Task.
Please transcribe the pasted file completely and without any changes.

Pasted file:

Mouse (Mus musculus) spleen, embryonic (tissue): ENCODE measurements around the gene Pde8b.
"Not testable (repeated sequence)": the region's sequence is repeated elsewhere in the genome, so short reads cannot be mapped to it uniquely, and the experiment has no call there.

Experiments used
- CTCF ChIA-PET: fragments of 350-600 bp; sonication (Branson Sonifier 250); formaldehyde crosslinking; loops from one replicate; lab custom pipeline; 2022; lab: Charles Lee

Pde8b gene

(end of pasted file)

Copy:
Mouse (Mus musculus) spleen, embryonic (tissue): ENCODE measurements around the gene Pde8b.
"Not testable (repeated sequence)": the region's sequence is repeated elsewhere in the genome, so short reads cannot be mapped to it uniquely, and the experiment has no call there.

Experiments used
- CTCF ChIA-PET: fragments of 350-600 bp; sonication (Branson Sonifier 250); formaldehyde crosslinking; loops from one replicate; lab custom pipeline; 2022; lab: Charles Lee

Pde8b gene